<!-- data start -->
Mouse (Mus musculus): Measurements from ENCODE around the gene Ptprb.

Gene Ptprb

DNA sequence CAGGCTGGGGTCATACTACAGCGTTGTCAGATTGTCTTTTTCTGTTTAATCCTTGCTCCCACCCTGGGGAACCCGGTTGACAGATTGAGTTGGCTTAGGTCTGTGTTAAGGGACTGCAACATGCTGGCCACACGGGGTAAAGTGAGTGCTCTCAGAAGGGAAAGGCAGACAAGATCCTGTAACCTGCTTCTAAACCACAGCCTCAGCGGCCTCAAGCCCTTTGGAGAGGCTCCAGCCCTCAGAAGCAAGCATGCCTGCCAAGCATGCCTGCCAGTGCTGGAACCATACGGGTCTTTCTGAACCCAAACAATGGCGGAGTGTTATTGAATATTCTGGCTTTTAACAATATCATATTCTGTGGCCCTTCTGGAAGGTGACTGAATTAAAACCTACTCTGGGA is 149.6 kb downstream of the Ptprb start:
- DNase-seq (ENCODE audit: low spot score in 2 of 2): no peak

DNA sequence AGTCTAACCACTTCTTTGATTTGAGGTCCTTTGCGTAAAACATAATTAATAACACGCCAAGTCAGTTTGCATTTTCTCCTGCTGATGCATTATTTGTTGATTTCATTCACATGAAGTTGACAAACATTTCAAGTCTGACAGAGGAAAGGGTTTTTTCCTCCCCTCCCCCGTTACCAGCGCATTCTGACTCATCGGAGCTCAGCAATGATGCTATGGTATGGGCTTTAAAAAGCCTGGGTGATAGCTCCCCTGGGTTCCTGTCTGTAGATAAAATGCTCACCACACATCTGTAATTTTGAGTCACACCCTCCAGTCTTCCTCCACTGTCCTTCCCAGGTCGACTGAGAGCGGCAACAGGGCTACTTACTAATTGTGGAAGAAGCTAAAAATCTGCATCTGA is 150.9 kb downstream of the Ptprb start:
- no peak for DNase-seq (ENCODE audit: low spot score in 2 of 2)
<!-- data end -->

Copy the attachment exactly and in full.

Mouse (Mus musculus): Measurements from ENCODE around the gene Ptprb.

Gene Ptprb

DNA sequence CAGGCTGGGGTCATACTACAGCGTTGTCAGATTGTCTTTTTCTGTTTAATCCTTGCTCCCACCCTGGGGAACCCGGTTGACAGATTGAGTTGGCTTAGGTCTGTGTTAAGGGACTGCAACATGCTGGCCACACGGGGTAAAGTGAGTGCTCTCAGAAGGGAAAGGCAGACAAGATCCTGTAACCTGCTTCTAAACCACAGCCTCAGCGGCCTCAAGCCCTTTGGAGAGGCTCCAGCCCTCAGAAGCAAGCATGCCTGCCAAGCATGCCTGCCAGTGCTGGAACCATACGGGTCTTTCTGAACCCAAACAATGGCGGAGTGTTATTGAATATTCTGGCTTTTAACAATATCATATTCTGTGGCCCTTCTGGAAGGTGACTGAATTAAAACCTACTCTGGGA is 149.6 kb downstream of the Ptprb start:
- DNase-seq (ENCODE audit: low spot score in 2 of 2): no peak

DNA sequence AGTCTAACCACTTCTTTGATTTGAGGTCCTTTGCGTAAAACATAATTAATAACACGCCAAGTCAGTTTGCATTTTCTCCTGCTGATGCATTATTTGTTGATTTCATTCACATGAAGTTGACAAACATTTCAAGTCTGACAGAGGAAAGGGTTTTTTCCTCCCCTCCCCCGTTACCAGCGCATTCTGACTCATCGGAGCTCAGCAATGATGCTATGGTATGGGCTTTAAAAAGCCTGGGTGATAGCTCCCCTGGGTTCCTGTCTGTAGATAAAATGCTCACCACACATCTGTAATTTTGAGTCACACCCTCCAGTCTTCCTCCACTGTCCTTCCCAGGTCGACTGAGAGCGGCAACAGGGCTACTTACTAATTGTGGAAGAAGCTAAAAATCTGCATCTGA is 150.9 kb downstream of the Ptprb start:
- no peak for DNase-seq (ENCODE audit: low spot score in 2 of 2)